UNITED STATES DISTRICT COURT FOR THE EASTERN DISTRICT OF CALIFORNIA
October 13, 2010
JOHN D. SVELUND, PETITIONER,
D.K. SISTO, RESPONDENT.
The opinion of the court was delivered by: Robert S. Lasnik United States District Judge
ORDER DENYING CERTIFICATE OF APPEALABILITY
This matter comes before the Court on petitioner's "Notice of Appeal" and the Ninth Circuit's decision in Hayward v. Marshall, 603 F.3d 546, 554 (9th Cir. Apr. 22, 2010) (en banc). Because petitioner filed his notice of appeal after April 24, 1996, his appeal is governed by the Antiterrorism and Effective Death Penalty Act of 1996 ("AEDPA"), which worked substantial changes to the law of habeas corpus. Under the amended version of 28 U.S.C. § 2253(c), a petitioner may not appeal the denial of a habeas corpus petition unless the district court or the Ninth Circuit issues a certificate of appealability identifying the particular issues that may be pursued on appeal. United States v. Asrar, 116 F.3d 1268 (9th Cir. 1997).
To obtain a certificate of appealability, the petitioner must make a substantial showing of the denial of a constitutional right. "Obviously the petitioner need not show that he should prevail on the merits. He has already failed in that endeavor." Barefoot v. Estelle, 463 U.S. 880, 893 n.4 (1983). Rather, he must demonstrate that the resolution of the habeas petition is debatable among reasonable jurists or that the issues presented were "adequate to deserve encouragement to proceed further." Slack v. McDaniel, 529 U.S. 473, 483-84 (2000). Where a petition is dismissed on procedural grounds, the Court must determine whether "jurists of reason" would debate (1) whether the petition states a valid claim of the denial of a constitutional right and (2) whether the district court's procedural ruling was correct. Slack, 529 U.S. at 484.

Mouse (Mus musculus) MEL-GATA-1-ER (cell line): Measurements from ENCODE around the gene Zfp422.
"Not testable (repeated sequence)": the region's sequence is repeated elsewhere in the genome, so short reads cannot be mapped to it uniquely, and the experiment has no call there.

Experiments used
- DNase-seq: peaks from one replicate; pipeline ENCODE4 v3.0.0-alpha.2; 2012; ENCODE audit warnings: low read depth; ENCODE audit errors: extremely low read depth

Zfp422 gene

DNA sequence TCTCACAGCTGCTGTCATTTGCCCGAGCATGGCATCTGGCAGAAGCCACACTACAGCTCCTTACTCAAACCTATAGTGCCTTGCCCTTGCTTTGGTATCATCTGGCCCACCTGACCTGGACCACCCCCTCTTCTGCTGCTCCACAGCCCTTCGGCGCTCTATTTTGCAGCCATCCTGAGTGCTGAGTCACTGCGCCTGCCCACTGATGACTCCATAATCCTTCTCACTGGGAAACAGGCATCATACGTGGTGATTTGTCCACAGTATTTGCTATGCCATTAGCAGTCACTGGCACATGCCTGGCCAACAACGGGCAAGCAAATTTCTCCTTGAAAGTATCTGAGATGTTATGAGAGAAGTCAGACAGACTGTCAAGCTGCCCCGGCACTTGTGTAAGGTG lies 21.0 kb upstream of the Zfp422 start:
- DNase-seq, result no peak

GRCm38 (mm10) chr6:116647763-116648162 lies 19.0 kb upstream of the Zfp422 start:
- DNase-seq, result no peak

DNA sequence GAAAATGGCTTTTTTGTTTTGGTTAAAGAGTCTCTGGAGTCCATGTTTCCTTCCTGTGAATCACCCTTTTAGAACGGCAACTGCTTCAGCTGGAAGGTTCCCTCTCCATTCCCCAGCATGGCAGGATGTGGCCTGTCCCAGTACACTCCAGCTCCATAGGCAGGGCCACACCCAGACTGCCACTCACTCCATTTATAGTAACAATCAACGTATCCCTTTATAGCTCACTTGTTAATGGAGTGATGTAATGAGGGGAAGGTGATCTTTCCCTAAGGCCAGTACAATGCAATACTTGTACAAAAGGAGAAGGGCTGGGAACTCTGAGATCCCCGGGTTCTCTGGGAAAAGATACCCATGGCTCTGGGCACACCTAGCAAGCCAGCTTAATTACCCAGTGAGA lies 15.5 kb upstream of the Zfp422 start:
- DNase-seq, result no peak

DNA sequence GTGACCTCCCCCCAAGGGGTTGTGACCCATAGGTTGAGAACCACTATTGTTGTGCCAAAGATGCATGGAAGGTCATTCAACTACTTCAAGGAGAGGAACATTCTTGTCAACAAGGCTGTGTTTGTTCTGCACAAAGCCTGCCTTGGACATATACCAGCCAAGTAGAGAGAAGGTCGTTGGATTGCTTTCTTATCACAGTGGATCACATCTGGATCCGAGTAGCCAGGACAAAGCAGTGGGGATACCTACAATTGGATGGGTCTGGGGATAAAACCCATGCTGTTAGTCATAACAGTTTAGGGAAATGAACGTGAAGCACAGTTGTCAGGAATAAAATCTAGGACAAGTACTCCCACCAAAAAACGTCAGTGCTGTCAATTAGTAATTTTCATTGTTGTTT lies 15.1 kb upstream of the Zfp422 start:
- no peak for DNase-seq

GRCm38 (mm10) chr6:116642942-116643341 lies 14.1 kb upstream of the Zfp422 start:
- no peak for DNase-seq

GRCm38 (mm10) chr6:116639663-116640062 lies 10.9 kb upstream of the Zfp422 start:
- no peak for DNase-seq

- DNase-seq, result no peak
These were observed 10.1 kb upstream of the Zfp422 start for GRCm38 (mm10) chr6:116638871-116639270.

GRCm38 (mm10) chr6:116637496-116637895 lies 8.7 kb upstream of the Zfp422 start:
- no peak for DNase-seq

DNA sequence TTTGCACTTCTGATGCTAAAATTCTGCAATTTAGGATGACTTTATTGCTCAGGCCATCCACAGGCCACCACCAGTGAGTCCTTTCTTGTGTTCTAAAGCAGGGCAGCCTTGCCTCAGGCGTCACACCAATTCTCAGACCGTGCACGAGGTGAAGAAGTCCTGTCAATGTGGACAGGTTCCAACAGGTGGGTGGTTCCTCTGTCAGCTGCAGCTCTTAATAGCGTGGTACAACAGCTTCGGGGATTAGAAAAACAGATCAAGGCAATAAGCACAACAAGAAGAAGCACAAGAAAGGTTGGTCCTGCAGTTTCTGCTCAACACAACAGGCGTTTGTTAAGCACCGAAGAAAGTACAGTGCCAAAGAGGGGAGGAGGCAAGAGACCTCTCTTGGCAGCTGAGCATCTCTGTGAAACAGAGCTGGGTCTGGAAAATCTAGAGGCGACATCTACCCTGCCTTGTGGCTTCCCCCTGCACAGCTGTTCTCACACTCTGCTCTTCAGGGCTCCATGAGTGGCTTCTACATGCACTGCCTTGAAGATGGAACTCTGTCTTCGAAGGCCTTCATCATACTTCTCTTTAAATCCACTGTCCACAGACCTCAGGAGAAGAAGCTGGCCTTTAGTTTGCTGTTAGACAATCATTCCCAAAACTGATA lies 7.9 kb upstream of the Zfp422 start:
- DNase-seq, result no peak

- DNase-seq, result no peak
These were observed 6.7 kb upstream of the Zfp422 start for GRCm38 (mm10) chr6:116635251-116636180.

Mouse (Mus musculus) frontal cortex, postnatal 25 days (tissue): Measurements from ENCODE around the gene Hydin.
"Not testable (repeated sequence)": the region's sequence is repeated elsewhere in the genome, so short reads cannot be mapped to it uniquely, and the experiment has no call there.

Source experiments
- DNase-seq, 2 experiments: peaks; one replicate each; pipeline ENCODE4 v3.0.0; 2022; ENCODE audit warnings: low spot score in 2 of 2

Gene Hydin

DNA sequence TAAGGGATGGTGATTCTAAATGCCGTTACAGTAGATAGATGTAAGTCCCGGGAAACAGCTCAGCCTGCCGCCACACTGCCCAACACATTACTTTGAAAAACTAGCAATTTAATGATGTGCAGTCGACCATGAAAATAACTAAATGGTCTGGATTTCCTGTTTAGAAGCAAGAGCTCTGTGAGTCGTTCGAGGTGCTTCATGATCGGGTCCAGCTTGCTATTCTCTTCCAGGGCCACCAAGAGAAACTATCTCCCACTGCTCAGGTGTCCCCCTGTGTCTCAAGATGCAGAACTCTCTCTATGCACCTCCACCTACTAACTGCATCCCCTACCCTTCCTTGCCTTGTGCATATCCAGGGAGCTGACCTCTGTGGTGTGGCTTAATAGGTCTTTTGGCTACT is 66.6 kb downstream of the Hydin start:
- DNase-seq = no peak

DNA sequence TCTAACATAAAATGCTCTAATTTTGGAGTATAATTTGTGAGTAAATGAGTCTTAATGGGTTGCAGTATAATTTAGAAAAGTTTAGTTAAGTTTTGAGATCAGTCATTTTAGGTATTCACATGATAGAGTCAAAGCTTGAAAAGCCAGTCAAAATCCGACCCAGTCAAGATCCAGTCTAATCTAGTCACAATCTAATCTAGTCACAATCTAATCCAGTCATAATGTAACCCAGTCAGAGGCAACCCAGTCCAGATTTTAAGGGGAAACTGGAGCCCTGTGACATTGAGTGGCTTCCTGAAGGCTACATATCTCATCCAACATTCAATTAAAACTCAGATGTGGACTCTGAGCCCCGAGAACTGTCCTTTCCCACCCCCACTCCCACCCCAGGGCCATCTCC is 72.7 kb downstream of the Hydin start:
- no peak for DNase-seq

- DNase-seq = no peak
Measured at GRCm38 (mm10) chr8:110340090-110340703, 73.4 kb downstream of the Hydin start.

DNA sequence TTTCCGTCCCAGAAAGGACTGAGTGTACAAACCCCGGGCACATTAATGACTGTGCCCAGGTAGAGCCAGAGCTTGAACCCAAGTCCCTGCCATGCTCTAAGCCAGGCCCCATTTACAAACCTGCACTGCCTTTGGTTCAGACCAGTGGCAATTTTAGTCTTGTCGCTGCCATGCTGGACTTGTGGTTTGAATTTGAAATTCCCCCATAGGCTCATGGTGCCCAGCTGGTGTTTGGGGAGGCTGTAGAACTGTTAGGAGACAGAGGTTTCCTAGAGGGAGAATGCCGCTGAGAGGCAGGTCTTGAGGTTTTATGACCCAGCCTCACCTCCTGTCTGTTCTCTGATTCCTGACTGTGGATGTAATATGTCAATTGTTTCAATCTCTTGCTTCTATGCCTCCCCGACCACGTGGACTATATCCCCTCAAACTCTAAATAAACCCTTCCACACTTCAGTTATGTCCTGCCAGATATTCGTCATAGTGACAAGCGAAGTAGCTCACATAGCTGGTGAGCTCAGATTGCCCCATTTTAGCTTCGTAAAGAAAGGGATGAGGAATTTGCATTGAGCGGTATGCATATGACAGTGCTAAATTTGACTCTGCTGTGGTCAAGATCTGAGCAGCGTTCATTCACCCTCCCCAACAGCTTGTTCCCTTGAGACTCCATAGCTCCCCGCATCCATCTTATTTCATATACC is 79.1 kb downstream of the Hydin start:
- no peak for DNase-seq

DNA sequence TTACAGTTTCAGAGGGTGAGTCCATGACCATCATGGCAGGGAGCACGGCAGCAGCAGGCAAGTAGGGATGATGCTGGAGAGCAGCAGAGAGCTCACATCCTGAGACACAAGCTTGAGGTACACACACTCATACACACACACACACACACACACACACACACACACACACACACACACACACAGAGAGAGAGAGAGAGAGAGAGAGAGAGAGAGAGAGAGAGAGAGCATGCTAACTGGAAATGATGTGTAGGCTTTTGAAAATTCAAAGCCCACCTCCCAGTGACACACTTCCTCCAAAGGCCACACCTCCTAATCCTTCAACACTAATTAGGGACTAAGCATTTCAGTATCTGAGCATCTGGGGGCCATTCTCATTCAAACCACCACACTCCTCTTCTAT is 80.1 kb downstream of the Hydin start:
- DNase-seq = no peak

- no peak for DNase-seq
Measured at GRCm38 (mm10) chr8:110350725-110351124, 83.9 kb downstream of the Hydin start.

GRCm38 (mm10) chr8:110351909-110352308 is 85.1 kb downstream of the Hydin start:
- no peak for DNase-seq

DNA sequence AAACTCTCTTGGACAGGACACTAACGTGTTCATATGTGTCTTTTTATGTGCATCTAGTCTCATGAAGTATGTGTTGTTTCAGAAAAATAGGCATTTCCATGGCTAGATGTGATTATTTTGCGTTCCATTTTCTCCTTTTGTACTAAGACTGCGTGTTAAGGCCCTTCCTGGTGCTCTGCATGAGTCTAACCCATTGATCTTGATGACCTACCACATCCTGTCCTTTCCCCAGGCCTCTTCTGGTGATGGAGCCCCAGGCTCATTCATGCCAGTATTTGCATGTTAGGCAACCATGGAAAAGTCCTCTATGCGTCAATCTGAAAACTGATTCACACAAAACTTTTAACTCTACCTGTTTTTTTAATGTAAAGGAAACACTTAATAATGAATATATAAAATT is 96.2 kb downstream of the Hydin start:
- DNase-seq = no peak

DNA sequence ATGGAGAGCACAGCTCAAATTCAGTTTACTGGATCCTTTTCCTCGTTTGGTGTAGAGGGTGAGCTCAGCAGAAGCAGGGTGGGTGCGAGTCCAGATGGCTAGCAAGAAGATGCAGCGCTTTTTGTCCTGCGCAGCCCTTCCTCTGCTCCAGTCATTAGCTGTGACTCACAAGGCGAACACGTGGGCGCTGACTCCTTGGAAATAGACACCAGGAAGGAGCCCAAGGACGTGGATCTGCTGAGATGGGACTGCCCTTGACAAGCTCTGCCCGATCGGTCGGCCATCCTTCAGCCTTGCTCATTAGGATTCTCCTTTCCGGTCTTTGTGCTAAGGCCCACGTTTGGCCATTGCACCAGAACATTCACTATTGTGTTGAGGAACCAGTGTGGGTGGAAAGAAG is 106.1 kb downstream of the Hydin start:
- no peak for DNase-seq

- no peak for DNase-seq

Having reviewed the record in this case, including the Report and Recommendation of the Honorable John L. Weinberg, United States Magistrate Judge, the Court finds that the dismissal of petitioner's habeas petition is not debatable among reasonable jurists. Petitioner's claims should not, therefore, be the subject of an appeal.
For all of the foregoing reasons, petitioner's request for a certificate of appealability is DENIED.
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